Of course, the most famous German castle must not be missing from this list: Neuschwanstein in Schwangau near Füssen. Every year, around 1.4 million people visit the dream come true of the former “fairytale king” Ludwig II of Bavaria. In his planning for Neuschwanstein from 1867, he sometimes took idealized, monumental knight’s German castles from medieval paintings as models. The finished structure in turn inspired Walt Disney: a very similar castle can be seen in the animated film “Cinderella” and in the logo of the production company.
The swan, the heraldic animal of the Counts of Schwangau, which recurs in the décor, stands for the Christian ideal of purity. At the same time, the animal is reminiscent of the swan knight Lohengrin from the opera of the same name by Richard Wagner, whom Ludwig greatly admired. The highlights of the interior include the Throne Room and the Singers’ Hall. The grotto between the living room and study, an artificially created stalactite cave, is also particularly impressive.
Also worth a visit are Ludwig’s castles of Herrenchiemsee on the island of the same name in Lake Chiemsee and Linderhof in Ettal. While the former is best known for its nearly 100-meter-long Hall of Mirrors, Linderhof Palace is distinguished, among other things, by its artificial Venus Grotto with waterfall and lake.
Ludwigsburg Residential Palace
One might think that Duke Eberhard Ludwig von Württemberg was a megalomaniac. Inspired by the world-famous Versailles super palace near Paris, he wanted to build more than just a “simple” palace with a garden near Stuttgart. No, he wanted to build an entire city: Ludwigsburg. Even today, the wide baroque market square and the straight avenues with their chestnut and linden trees characterize the cityscape.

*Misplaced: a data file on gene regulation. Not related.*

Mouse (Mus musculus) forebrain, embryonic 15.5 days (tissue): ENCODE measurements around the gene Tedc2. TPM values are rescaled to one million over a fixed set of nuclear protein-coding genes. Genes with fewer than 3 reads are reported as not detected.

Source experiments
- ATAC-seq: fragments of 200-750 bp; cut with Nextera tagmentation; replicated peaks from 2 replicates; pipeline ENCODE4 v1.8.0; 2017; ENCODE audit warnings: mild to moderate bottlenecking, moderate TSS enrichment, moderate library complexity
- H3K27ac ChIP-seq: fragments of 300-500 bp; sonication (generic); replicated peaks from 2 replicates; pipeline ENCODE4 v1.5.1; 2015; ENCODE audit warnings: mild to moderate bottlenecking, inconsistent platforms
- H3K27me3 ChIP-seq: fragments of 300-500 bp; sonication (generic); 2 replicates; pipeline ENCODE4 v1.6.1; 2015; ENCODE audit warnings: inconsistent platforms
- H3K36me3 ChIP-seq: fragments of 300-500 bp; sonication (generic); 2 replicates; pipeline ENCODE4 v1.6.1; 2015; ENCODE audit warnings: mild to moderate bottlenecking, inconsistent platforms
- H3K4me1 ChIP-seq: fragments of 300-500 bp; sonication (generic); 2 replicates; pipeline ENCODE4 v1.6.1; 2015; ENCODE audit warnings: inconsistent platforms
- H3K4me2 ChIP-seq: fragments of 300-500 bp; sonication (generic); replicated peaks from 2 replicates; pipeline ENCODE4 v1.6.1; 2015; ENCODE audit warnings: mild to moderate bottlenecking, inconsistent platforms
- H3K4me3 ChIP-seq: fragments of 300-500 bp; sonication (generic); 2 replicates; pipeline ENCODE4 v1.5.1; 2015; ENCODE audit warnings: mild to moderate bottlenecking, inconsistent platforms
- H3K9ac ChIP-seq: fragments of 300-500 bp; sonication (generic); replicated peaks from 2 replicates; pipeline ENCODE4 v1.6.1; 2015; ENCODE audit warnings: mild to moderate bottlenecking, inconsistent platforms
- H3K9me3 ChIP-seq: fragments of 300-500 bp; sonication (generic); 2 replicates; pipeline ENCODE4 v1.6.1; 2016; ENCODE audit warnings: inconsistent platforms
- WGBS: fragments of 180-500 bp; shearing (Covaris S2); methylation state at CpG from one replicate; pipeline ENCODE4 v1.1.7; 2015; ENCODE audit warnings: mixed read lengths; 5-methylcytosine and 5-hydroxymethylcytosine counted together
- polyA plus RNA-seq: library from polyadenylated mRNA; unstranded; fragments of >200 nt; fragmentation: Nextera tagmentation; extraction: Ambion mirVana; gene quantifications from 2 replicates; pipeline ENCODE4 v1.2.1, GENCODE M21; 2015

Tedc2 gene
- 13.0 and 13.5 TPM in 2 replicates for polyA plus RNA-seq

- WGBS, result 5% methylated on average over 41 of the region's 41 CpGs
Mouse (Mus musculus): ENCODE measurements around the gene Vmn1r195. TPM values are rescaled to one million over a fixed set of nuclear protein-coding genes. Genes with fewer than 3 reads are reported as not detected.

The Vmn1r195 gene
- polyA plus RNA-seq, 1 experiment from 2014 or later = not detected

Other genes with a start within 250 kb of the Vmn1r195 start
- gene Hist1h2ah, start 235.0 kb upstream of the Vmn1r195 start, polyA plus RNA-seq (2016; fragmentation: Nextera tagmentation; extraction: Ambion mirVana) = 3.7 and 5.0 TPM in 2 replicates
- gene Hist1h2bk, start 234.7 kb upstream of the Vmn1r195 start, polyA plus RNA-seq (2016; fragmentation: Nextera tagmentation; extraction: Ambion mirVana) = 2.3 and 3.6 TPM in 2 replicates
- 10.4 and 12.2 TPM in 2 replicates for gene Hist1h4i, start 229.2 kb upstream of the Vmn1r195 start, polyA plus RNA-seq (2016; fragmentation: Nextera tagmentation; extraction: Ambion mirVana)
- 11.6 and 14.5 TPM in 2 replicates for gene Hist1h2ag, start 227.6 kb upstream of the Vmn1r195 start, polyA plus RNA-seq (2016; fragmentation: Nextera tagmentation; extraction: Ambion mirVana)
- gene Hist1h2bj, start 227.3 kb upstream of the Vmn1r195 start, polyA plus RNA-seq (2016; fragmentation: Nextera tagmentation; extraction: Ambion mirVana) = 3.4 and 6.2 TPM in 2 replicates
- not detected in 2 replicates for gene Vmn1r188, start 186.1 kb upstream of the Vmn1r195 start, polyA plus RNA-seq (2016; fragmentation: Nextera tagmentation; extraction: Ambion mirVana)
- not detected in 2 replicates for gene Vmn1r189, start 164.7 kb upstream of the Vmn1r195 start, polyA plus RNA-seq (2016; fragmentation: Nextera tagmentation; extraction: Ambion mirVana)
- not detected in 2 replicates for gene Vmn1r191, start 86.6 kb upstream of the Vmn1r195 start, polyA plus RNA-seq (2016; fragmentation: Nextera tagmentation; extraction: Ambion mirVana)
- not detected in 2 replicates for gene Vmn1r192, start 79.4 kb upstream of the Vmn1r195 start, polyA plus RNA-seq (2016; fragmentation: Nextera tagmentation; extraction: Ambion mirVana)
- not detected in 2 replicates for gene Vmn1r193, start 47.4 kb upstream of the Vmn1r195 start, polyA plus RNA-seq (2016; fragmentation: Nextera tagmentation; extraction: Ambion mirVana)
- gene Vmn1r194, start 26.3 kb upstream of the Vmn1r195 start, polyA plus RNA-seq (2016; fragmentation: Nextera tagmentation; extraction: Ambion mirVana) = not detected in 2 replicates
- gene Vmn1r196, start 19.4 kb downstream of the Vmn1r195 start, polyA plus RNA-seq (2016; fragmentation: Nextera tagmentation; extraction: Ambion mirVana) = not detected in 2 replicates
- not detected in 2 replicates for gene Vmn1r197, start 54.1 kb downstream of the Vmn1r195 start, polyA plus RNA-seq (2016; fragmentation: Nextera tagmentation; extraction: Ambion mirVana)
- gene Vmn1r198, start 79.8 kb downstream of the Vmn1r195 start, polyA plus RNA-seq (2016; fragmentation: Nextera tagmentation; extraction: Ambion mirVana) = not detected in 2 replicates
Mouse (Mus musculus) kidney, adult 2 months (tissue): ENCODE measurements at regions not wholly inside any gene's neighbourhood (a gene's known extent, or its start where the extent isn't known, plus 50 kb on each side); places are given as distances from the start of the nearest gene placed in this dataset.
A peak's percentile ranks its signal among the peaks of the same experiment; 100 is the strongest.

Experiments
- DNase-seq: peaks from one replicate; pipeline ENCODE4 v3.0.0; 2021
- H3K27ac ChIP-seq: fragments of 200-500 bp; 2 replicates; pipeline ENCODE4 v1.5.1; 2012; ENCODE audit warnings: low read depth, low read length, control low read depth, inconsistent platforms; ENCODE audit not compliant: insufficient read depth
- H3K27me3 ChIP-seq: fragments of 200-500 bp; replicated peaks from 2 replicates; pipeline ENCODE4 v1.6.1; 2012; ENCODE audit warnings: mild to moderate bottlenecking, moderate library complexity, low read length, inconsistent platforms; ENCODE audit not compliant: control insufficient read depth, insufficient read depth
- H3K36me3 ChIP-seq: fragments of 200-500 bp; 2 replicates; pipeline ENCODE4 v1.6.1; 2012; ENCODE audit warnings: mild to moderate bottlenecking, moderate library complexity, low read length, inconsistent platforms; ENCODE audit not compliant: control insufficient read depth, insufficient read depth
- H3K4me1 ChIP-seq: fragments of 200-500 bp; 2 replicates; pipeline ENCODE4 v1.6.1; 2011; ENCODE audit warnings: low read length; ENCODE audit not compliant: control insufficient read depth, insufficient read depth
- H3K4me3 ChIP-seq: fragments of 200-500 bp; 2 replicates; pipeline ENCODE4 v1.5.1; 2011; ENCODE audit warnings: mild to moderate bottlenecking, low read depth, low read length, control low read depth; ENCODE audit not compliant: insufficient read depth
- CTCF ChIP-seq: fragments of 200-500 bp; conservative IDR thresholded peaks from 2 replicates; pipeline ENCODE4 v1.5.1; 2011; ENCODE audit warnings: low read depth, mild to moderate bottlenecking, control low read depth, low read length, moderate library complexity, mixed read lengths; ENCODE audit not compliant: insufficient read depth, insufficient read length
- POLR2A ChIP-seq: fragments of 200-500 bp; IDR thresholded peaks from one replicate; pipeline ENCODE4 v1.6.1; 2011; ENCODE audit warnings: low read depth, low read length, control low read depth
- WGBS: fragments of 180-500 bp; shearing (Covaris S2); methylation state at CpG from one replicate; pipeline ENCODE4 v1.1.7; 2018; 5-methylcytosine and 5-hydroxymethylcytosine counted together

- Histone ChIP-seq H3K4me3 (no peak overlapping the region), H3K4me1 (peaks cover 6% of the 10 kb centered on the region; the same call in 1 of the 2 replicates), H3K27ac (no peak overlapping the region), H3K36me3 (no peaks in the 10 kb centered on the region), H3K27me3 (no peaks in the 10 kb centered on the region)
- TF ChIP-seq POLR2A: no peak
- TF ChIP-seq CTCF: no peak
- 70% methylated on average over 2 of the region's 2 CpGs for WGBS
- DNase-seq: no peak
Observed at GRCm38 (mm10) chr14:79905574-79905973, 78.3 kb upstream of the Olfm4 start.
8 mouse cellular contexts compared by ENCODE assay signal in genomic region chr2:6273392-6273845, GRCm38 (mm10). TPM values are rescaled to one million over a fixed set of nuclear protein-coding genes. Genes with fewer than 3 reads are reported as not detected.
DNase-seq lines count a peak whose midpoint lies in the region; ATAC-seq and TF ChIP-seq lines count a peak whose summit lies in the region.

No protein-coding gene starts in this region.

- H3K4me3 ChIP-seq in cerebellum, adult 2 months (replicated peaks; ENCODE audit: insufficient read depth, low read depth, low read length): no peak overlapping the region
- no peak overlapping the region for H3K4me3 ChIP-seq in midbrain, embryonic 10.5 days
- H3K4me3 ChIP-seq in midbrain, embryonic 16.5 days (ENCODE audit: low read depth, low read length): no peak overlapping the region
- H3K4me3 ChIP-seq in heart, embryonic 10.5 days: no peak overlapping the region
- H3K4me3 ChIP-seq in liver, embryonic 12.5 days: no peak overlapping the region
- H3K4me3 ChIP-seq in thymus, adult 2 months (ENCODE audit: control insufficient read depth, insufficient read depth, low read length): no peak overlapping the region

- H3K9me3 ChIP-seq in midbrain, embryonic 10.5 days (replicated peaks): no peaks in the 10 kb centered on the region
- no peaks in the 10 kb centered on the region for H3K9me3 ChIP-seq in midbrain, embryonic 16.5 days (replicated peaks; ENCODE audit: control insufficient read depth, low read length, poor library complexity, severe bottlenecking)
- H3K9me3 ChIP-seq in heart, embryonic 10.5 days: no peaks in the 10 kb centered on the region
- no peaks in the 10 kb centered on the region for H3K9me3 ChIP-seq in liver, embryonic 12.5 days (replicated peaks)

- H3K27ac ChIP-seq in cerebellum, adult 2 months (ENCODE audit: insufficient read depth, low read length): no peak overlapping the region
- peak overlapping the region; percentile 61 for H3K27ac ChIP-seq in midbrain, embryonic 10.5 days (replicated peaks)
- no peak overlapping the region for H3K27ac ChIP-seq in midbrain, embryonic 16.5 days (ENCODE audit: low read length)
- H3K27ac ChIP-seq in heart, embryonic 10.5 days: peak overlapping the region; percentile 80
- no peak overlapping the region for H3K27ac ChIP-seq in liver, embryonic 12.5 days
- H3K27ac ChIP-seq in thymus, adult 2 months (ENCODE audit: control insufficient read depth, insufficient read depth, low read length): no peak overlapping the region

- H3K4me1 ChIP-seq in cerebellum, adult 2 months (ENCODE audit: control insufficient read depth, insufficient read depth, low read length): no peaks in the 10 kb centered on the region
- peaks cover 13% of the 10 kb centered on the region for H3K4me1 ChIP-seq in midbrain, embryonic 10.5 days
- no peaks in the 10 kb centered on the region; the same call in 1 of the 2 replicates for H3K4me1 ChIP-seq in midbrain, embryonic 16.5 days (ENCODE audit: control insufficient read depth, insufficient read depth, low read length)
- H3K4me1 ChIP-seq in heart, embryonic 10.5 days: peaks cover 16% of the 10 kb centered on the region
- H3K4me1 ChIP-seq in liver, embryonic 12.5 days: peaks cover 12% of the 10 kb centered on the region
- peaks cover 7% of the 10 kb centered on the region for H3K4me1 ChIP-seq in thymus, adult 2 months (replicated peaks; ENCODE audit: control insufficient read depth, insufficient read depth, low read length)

The baroque palace with elements of rococo and classicism is surrounded on three sides by a large park, making it one of the top baroque palaces in Germany. Especially the permanent garden show “Blühendes Barock” and its fairy tale garden are considered a popular destination. Various museums and permanent exhibitions as well as the theater in the palace convey the feeling of life in bygone times. For example, original clothing from the 18th to the 20th century can be admired in the fashion museum.
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Augustusburg and Falkenlust Castles, Brühl
Another World Heritage site can be found near Cologne: the castles of Augustusburg and Falkenlust in Brühl. Unesco describes the palaces as “the first significant creations of rococo style in Germany.” German, Italian and French architects, painters, sculptors and stucco-workers worked together from 1725 on Augustusburg Palace, whose central wing contains the famous grand staircase by Balthasar Neumann.
When the Cologne Elector and Archbishop Clemens August from the House of Wittelsbach was no longer satisfied with the castle as his favorite summer residence, he had the small hunting lodge Falkenlust built a short walk away between 1729 and 1737. The enthusiastic falcon hunter had chosen the location in order to be able to intercept the herons on their flight to their fishing grounds.
The Würzburg Residence was the third castle in Germany to make it onto the list of Unesco World Heritage Sites back in 1981. According to the German Unesco Commission, it is considered, together with the Court Garden and Residenzplatz, to be the most extraordinary and homogeneous Baroque palace of its kind. The building was constructed between 1720 and 1744 according to plans by architect Balthasar Neumann – and was so famous that Neumann and partial views of the staircase made it onto the 50-mark bill. Neumann was inspired by buildings in cities such as Paris, Vienna and Genoa, which is why he collaborated with many different artists.